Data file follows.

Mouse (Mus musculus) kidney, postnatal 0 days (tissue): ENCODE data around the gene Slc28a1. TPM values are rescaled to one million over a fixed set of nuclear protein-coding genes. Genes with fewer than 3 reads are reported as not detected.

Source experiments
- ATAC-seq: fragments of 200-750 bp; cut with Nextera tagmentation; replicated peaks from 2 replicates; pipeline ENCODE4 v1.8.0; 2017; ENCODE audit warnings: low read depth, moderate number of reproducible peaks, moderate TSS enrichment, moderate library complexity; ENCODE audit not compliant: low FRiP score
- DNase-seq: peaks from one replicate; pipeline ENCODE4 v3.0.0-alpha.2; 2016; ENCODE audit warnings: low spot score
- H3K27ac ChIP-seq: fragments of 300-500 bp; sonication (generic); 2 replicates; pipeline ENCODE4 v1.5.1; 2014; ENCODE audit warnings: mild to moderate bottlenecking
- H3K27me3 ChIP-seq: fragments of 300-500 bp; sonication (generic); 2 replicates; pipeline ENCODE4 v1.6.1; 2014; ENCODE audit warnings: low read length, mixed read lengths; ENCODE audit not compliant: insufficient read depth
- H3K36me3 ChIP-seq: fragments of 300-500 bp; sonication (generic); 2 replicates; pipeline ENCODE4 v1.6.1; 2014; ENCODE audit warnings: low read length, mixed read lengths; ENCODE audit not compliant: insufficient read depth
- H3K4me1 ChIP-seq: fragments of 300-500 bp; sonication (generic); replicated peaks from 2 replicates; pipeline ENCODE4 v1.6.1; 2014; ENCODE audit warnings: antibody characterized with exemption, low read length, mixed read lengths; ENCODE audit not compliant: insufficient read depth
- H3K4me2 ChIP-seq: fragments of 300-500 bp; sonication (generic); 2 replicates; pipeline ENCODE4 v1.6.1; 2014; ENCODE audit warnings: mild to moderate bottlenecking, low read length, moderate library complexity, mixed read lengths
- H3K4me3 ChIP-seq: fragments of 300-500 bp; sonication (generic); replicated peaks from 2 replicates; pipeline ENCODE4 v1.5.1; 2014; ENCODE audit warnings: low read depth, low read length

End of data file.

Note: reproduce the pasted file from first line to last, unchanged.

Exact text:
Mouse (Mus musculus) kidney, postnatal 0 days (tissue): ENCODE data around the gene Slc28a1. TPM values are rescaled to one million over a fixed set of nuclear protein-coding genes. Genes with fewer than 3 reads are reported as not detected.

Source experiments
- ATAC-seq: fragments of 200-750 bp; cut with Nextera tagmentation; replicated peaks from 2 replicates; pipeline ENCODE4 v1.8.0; 2017; ENCODE audit warnings: low read depth, moderate number of reproducible peaks, moderate TSS enrichment, moderate library complexity; ENCODE audit not compliant: low FRiP score
- DNase-seq: peaks from one replicate; pipeline ENCODE4 v3.0.0-alpha.2; 2016; ENCODE audit warnings: low spot score
- H3K27ac ChIP-seq: fragments of 300-500 bp; sonication (generic); 2 replicates; pipeline ENCODE4 v1.5.1; 2014; ENCODE audit warnings: mild to moderate bottlenecking
- H3K27me3 ChIP-seq: fragments of 300-500 bp; sonication (generic); 2 replicates; pipeline ENCODE4 v1.6.1; 2014; ENCODE audit warnings: low read length, mixed read lengths; ENCODE audit not compliant: insufficient read depth
- H3K36me3 ChIP-seq: fragments of 300-500 bp; sonication (generic); 2 replicates; pipeline ENCODE4 v1.6.1; 2014; ENCODE audit warnings: low read length, mixed read lengths; ENCODE audit not compliant: insufficient read depth
- H3K4me1 ChIP-seq: fragments of 300-500 bp; sonication (generic); replicated peaks from 2 replicates; pipeline ENCODE4 v1.6.1; 2014; ENCODE audit warnings: antibody characterized with exemption, low read length, mixed read lengths; ENCODE audit not compliant: insufficient read depth
- H3K4me2 ChIP-seq: fragments of 300-500 bp; sonication (generic); 2 replicates; pipeline ENCODE4 v1.6.1; 2014; ENCODE audit warnings: mild to moderate bottlenecking, low read length, moderate library complexity, mixed read lengths
- H3K4me3 ChIP-seq: fragments of 300-500 bp; sonication (generic); replicated peaks from 2 replicates; pipeline ENCODE4 v1.5.1; 2014; ENCODE audit warnings: low read depth, low read length